By Nick Poust
During the joint meeting between the Indiana Economic Development Corp. and the Indiana Economic Development Foundation, which was held Sept. 22 at Launch Fishers and chaired by Lt. Gov. Eric Holcomb, Gov. Mike Pence called in from the campaign trail to laud the IEDC and its efforts to boost the economy and decrease unemployment.
“We’re seeing such incredible progress in Indiana’s economy,” Pence said. “Right now, Indiana’s labor force participation rate is well above the national average, and we’re in the 14th consecutive month of record-setting private sector employment.”
Pence lauded Indiana’s 4.1 percent unemployment rate, which is lower than the national rate of 5 percent.
“Obviously, the credit for that goes to all of the hardworking people of Indiana, to our entrepreneurs and business owners investing in ways that are creating jobs,” Pence said.
Prior to Pence’s conference call, the IEDC board reviewed multiple projects in the works. Among them was Regional Cities 2, which Board Member John Thompson offered suggestions on how to improve upon Regional Cities 1, including eligibility of a region based on total dollar amount and population density. A motion to pursue Regional Cities 2 was passed by Holcomb and the IEDC board.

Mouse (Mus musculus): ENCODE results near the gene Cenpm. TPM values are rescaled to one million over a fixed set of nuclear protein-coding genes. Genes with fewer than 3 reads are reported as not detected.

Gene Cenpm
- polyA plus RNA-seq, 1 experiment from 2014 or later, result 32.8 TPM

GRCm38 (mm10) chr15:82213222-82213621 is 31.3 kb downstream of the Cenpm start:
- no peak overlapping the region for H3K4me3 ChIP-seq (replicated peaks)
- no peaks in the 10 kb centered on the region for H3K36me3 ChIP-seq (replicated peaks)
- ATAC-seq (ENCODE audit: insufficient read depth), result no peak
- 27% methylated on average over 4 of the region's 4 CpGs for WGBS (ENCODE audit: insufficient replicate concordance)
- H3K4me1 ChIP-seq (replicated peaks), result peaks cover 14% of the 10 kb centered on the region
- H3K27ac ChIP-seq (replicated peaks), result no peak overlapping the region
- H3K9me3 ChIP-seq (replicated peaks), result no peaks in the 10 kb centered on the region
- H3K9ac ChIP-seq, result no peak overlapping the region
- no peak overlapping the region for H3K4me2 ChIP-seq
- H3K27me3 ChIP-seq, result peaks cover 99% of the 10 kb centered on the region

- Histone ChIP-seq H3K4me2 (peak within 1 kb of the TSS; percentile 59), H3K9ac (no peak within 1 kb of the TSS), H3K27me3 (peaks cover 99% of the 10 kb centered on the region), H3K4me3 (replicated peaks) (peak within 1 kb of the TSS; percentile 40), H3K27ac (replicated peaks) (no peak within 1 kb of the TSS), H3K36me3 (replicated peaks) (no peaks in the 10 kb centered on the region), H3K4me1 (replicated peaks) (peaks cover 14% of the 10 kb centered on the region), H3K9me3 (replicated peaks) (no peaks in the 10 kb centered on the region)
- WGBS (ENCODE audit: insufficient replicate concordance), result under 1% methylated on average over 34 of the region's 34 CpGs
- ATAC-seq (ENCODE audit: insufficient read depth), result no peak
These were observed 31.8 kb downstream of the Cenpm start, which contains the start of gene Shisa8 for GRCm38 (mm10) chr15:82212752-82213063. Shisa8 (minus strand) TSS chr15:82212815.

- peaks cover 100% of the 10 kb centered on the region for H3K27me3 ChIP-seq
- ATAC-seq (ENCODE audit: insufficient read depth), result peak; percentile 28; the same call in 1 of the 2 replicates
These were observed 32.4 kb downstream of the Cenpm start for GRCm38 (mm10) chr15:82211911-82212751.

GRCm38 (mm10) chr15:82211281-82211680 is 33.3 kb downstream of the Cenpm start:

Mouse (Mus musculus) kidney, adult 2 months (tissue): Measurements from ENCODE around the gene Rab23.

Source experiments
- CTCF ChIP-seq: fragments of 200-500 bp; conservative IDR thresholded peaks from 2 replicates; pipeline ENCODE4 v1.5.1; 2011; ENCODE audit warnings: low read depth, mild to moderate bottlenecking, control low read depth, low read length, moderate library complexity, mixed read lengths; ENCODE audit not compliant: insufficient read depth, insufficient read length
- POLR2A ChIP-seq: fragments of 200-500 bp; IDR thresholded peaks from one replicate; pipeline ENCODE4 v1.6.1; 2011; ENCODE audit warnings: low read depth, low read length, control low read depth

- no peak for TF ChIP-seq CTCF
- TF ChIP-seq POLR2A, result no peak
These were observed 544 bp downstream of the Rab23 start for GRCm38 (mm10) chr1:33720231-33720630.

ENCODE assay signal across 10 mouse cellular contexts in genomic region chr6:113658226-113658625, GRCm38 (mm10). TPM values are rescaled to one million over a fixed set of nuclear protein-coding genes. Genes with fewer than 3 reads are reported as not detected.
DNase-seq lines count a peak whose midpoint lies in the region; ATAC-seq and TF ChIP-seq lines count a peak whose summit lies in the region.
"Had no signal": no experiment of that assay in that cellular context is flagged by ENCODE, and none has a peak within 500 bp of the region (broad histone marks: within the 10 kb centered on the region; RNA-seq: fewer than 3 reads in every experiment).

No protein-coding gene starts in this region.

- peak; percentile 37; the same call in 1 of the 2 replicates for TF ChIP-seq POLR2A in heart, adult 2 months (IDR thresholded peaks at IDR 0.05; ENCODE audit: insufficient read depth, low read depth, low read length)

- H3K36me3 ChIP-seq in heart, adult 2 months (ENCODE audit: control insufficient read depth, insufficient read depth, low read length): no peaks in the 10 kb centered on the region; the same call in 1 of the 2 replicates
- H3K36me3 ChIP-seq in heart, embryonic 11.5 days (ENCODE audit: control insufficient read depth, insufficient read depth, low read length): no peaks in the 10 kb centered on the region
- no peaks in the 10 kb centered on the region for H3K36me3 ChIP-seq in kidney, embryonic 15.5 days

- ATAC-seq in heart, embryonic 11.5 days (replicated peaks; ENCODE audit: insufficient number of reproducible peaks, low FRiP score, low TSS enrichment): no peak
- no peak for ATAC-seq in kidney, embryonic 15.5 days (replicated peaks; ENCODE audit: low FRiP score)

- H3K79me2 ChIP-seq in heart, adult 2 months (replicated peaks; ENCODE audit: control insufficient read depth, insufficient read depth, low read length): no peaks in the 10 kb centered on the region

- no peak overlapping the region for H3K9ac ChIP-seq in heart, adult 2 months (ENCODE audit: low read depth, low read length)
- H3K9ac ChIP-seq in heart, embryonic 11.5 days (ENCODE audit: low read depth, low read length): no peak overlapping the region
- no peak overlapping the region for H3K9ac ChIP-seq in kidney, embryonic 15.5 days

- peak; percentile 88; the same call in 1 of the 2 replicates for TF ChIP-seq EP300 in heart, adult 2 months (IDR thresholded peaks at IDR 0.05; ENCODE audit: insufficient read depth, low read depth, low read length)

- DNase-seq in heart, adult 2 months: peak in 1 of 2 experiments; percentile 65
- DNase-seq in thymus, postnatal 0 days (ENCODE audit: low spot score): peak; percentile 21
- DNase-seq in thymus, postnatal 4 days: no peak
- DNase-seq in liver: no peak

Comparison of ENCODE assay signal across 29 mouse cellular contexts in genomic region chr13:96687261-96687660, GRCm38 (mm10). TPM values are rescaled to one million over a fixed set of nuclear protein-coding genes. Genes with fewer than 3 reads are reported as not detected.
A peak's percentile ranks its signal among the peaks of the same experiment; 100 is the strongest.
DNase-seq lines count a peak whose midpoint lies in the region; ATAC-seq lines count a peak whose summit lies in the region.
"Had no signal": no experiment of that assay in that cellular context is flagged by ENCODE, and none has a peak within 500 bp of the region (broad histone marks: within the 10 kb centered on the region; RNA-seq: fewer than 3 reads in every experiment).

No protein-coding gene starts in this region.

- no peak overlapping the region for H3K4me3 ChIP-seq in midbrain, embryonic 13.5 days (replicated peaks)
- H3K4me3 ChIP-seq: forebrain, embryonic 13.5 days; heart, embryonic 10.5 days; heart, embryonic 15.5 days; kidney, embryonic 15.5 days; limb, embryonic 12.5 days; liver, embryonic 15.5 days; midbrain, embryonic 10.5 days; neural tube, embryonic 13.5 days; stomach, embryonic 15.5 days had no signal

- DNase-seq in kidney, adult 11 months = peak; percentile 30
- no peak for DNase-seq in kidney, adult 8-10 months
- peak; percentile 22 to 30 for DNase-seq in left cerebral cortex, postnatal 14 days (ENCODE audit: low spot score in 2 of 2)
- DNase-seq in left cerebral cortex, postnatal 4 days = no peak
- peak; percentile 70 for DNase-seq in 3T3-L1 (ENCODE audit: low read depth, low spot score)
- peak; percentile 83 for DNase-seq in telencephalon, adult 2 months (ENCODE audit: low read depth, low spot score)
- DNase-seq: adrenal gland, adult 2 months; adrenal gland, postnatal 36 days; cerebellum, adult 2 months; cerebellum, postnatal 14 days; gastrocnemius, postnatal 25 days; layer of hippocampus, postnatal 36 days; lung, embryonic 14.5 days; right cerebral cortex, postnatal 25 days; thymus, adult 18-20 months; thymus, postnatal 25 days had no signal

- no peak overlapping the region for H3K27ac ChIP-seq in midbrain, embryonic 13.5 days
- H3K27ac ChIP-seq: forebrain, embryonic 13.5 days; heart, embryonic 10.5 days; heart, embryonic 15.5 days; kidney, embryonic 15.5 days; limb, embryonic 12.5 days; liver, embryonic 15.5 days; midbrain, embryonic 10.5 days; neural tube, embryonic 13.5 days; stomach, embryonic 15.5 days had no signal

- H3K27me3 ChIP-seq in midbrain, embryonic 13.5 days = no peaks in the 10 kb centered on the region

IEDC President Jim Schellinger echoed Thompson’s statement in regards to the importance of Regional Cities and its impact on the state’s well being.
“The Regional Cities Initiative taught us a lot about what vibrant communities of the future can be,” Schellinger said. “In addition to be cool places to live, work and play, they are going to be communities that have an ecosystem for innovation. It’s proven that that drives wages up and improves companies, and we’ll start that at the most fundamental level.”
According to Eric Shields, vice president of Policy and Strategic Initiatives for the IEDC, 100 projects are up for consideration throughout the state, and 19 have come to the IEDC for processing. Of those 19, six have been approved and the remaining 13 are under review. Nine are from the North Central region, three are from the Southwest region and one is from the Northeast region.
Of the $96 million tied in with the six approved projects, $65 million is coming directly from the private sector and $11 million from the Regional Cities Initiative. Shields said the goal for each project is to have less than 20 percent of funds come from the state, and that is taking place here.
“Each of the regions are working to develop objective metrics that they can use to measure their success,” Shields said. “In the short term, what we are looking at is, ‘Are they implementing their plans?’ From what we’re seeing today, that’s certainly the case.”